One of my favorite things to do each Christmas is to watch Miracle on 34th Street. I have watched the original many times over the years but after the 1994 version was released I often alternate between the two. While the first remains my favorite, the newer version is actually quite a delight.
Miracle on 34th Street is the cinematically perfect story of a kind old man who believes himself to be Santa. When he is institutionalized it becomes a matter of faith for his friends and the people of New York. Especially challenged are the Mother and Daughter who believe very strongly in the truth and not in believing “myths” and “fairytales.”
Both films tell the tale lovingly, focusing on the joys of the holidays. Each are shot to look like Christmas cards. Especially charming in both versions are the little girl central to the story. In the original, it’s a young Natalie Wood as the precocious tot. The 90s film features the wonderful Mara Wilson in the role. Both girls are the centre of the films sucking you into the tale and helping you believe in Santa Clause.
What I love about the original is its very modern feel. It’s shot in the constructionist era and everyone is wearing those timeless suits and looks like classic images. I love that the at the centre of the story is a professional, independent woman who resists marriage (even if she eventually acquiesces) and raises her daughter on her own. Balancing this with her opening up to allow Christmas into her life is a wonderfully modern message.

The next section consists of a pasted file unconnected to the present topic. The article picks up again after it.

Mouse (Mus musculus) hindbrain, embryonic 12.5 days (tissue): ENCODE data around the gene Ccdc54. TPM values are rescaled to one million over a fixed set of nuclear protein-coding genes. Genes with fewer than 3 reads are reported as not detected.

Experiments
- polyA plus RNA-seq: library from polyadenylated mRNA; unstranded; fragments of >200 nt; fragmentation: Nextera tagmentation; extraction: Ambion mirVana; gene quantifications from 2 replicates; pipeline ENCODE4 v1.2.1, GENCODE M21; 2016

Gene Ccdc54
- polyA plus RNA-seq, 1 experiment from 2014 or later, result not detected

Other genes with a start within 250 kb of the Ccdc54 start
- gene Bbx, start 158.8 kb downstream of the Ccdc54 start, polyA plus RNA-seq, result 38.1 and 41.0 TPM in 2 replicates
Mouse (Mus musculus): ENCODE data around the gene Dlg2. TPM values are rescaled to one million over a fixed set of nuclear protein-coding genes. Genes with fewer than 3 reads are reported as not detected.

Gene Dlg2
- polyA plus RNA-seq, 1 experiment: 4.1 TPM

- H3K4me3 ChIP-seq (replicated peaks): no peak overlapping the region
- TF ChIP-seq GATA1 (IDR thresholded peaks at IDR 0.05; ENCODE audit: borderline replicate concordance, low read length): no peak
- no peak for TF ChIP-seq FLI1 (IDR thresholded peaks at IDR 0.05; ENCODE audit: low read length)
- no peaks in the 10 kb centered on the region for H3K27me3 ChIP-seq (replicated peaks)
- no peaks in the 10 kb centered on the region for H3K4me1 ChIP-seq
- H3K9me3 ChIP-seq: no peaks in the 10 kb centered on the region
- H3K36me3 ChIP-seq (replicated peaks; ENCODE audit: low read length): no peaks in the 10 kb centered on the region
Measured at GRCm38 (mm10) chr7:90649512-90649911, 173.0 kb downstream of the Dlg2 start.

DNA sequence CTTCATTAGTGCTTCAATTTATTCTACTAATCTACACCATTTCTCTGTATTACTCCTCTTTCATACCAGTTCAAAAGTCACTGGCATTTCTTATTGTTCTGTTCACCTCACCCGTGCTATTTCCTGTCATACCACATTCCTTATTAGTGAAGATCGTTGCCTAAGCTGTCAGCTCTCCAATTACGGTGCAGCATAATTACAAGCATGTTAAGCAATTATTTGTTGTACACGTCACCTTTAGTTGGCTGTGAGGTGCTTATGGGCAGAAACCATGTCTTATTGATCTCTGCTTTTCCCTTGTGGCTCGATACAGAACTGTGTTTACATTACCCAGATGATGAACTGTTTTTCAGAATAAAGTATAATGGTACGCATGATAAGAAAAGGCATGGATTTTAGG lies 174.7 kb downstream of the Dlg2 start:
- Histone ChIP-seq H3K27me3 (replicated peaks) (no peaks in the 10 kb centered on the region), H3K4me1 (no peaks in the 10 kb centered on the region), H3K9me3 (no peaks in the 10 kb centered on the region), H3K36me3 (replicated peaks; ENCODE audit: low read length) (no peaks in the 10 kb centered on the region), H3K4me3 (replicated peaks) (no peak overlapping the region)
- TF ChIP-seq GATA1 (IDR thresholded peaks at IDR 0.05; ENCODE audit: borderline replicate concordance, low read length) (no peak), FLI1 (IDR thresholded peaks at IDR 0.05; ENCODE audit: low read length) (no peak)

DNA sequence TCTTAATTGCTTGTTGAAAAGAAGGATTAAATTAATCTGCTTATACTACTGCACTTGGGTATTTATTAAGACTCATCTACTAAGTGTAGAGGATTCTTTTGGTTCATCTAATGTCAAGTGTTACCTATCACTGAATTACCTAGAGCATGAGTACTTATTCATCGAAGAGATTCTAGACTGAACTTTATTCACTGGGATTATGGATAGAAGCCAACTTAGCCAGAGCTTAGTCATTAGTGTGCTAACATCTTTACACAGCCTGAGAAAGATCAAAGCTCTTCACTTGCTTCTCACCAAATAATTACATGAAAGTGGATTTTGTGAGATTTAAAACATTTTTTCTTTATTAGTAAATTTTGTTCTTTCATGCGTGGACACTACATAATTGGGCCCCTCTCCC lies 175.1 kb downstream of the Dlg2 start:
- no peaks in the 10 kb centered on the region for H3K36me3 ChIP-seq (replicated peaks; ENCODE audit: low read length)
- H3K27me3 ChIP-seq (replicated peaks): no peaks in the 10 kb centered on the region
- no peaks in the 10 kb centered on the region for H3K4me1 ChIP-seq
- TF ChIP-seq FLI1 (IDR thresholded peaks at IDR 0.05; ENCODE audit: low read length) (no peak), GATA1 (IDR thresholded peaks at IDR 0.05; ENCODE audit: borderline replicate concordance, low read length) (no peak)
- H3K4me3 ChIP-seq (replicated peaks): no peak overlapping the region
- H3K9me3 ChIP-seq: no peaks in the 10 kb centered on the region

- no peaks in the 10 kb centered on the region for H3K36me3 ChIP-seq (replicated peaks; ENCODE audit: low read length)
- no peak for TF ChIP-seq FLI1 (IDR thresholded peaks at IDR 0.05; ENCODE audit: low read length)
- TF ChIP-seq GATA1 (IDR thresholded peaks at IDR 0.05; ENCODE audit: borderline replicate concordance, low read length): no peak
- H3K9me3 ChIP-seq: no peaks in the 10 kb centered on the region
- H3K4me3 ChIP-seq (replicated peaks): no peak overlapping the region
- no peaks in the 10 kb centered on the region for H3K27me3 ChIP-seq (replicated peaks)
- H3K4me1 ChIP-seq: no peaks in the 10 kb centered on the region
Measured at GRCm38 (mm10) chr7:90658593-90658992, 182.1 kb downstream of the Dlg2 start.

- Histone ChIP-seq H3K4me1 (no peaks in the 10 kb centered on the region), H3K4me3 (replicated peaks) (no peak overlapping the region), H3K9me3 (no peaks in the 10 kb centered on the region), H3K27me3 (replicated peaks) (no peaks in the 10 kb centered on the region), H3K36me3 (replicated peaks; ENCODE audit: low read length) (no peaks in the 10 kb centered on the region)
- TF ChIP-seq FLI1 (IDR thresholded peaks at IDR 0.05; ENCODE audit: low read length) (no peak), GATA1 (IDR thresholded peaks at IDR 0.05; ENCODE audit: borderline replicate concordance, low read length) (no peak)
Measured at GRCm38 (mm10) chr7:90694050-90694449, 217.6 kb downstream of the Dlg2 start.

The new film fleshes out the story a bit but it does so in a way that enhances the story and doesn’t take anything away from it. Unlike so many remakes which add whole subplots that only distract us from the meaning of the film, Miracle on 34th Street actually improves on the original by making the characters fuller. The fault of the newer film is only in how it veers from the original ending.
In both films, the climax comes at Kris Kringle’s sanity hearing. The original comes up with a very clever solution which allows a judge to declare the man sane. The new film changes the rational to something completely irrational. This takes away from the power of the rest of the story and is unfortunate in an otherwise charming film.
What I find so inspiring about Miracle on 34th Street is its lesson about faith. Sure there are also the welcome digs at consumerism but generally this about allowing yourself to believe in something. The scenes of New Yorkers gathering to share their belief with each other are truly inspiring, especially in this post 9/11 era.
I can’t walk past Macy’s without thinking of this and smiling.